The Jefferson National Expansion Memorial in St. Louis is much more than the Gateway Arch. Significant historical events occurred in this one location and spurred change for the city of St. Louis, the state of Missouri, and the country as a whole.
Louis and Clark's monumental journey of exploration to the west began in St. Louis, Underground Railroad caves ran along the Mississippi River and hid slaves bound for Illinois, and the Dred Scott v. Sandford case was decided in this city. All of these historical events can be seen in greater detail in the museum of the Historical Old Courthouse, which has now been turned into a museum and a visitor center for the National Park Service.
The Old Courthouse was used as a meeting place for people planning on going west and assembling groups of wagons to take the long trip. Slaves were sold on the steps of this building, and meetings concerning issues of slavery were conducted in the rotunda of the courthouse. The Supreme Court tried one of the most important cases in the American court system when Dred Scott and his wife Harriet, a slave family, sued for their freedom. The decision, which stated that people of African descent whether free or enslaved, were not American citizens and therefore could not sue in a court of law. This decision pushed the nation into the Civil War.
The Gateway Arch is located just a couple of blocks directly east of the Old Courthouse. It is a memorial site that allows one to contemplate the migration of Americans to the West. It is a structure made out of stainless steel on the outside, carbon steel on the inside, and concrete in the middle. For $13 one can ride a tram car, which stays upright while moving, to the top of the arch (630 feet). Once at the top, you can see for miles from the observation deck. To the west you have an amazing view of downtown, and the Mississippi River flows to the east. The ride up takes four minutes, and you can spend 10 minutes on the deck before descending for 3.5 minutes. If you decide to not go to the top, for $3 you can see the Museum of Westward Expansion located right beneath the arch. The exhibits show artifacts used by farmers, hunters, miners, and cowboys. There are stagecoaches, covered wagons, life-size tipis, and animal displays.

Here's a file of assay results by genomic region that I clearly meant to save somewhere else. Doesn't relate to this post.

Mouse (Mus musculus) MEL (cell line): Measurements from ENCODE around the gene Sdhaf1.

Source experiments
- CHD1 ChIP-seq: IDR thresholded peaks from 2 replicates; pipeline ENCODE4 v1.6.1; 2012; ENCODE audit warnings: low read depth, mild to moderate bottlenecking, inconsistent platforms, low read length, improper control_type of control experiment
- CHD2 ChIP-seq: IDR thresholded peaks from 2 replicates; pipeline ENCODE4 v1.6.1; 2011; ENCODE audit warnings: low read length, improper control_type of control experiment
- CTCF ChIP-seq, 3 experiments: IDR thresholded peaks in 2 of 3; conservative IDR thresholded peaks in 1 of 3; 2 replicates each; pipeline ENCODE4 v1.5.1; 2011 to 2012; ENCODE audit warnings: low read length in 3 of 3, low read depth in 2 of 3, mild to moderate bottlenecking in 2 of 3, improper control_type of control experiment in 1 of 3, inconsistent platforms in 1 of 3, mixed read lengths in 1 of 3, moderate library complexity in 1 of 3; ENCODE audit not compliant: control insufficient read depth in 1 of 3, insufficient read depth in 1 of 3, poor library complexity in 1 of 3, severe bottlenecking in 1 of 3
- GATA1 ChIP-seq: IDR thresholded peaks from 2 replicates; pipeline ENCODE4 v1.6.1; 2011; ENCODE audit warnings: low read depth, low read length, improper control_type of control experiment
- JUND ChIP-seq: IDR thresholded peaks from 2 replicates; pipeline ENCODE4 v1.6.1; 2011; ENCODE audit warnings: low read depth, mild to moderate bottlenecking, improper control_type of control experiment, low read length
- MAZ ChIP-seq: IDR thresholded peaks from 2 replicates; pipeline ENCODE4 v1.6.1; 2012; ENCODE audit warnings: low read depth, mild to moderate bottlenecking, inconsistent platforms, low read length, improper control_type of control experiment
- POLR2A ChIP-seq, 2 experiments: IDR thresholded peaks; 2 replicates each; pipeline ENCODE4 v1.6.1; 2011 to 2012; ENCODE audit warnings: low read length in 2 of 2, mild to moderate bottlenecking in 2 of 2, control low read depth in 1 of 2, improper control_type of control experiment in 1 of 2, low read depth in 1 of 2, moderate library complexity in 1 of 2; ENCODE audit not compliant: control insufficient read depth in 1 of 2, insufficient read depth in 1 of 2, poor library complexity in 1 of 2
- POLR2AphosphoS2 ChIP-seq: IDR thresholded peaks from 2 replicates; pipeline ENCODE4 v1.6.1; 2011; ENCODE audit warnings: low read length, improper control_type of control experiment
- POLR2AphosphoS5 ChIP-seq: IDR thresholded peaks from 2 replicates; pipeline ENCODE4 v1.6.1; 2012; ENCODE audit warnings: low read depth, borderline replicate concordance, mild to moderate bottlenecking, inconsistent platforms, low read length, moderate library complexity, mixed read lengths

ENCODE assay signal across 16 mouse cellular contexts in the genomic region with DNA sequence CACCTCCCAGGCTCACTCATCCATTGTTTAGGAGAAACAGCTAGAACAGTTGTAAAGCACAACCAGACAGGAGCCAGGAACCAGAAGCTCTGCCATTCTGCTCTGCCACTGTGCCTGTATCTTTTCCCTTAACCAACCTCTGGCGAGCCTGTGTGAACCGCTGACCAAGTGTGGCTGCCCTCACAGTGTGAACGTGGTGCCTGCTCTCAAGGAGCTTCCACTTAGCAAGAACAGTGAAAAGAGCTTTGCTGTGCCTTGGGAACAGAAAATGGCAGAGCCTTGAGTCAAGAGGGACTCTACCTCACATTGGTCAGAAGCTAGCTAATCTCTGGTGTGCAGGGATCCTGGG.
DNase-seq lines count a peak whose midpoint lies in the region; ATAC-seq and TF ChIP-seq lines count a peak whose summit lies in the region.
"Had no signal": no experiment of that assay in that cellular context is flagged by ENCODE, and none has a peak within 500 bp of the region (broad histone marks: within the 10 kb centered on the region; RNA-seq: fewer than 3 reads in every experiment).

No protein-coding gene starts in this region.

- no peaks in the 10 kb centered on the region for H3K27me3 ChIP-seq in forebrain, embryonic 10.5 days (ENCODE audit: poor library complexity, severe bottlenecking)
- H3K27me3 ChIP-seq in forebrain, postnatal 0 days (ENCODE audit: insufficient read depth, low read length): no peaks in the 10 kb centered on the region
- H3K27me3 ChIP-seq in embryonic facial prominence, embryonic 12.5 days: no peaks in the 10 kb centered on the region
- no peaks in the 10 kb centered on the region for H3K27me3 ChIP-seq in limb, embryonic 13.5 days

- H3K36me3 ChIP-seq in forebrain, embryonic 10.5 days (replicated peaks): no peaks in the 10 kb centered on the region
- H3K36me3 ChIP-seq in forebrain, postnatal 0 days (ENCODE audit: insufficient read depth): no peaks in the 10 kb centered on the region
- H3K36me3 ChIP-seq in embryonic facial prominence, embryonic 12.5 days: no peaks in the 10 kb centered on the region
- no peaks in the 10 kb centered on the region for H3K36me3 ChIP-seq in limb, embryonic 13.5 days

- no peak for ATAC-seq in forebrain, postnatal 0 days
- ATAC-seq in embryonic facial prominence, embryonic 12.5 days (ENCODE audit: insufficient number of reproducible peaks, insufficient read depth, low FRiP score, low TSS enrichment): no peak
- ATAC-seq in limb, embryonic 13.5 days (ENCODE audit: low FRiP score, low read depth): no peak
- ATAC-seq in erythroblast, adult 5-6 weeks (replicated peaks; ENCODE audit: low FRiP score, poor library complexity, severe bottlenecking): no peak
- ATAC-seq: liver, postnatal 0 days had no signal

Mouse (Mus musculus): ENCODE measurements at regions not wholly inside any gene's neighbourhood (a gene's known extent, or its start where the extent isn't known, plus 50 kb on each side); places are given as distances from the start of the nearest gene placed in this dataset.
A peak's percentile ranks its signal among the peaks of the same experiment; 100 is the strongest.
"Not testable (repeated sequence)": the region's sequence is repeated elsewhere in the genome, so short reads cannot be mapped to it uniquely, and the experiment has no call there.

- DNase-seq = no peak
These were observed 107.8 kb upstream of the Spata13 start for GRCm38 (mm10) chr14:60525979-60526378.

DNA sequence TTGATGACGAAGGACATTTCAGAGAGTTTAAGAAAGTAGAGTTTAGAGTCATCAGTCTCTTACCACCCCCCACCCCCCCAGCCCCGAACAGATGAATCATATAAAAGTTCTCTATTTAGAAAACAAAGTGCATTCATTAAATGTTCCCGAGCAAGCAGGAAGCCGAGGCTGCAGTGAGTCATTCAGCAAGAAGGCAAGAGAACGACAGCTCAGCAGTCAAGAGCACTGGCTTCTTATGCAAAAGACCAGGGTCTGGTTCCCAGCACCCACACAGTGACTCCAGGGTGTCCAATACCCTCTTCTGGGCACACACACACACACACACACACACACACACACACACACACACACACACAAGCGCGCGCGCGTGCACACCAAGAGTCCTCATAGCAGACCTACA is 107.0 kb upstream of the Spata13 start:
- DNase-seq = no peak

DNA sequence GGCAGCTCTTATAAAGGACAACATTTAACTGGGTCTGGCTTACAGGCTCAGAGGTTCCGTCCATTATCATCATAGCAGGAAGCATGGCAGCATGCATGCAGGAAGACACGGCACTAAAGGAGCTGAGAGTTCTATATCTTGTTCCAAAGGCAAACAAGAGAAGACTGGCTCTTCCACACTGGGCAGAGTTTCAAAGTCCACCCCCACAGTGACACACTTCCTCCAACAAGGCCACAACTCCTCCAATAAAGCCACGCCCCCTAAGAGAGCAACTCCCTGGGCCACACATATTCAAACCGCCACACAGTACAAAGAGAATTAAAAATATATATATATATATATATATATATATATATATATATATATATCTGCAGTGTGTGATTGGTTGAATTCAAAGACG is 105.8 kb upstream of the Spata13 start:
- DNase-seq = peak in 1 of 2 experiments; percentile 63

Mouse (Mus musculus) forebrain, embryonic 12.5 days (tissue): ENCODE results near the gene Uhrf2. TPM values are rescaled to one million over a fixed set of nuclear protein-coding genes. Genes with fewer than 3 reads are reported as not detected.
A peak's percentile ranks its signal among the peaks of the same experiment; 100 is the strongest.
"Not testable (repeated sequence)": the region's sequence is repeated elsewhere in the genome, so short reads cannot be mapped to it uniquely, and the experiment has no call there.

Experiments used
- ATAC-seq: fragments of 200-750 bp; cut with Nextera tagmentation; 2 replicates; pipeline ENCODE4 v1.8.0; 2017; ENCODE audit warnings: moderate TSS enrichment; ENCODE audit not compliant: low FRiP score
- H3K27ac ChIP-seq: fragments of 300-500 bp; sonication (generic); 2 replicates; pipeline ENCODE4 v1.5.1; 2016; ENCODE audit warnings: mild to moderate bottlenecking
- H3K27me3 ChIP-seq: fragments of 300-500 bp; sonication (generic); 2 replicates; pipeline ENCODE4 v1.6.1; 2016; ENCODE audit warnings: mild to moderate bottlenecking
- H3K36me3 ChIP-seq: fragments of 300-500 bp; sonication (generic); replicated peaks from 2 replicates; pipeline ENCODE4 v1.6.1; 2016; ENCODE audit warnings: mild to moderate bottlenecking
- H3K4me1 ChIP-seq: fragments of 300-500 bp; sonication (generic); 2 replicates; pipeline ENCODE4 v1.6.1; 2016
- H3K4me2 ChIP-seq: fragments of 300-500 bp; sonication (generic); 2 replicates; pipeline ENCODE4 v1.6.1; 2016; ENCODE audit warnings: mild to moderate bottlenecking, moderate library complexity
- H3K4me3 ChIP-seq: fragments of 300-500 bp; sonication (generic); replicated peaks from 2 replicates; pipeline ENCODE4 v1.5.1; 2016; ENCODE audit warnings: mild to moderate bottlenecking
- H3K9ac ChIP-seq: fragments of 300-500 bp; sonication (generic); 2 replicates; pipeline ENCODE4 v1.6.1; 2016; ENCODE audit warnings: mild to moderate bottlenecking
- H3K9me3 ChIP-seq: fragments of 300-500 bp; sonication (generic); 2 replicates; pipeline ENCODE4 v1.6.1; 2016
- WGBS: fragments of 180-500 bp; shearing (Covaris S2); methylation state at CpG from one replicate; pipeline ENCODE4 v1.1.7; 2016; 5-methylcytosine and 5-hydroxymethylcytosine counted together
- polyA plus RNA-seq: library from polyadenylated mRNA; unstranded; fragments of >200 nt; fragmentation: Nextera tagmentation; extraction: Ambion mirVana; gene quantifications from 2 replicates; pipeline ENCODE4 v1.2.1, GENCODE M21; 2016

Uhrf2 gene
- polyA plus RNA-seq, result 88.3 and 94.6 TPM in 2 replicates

Outside the arch, running and biking trails, spaces for outdoor concerts, and a brand new museum built by the CityArchRiver project for the westward expansion commemoration offers more outdoor enjoyment for all.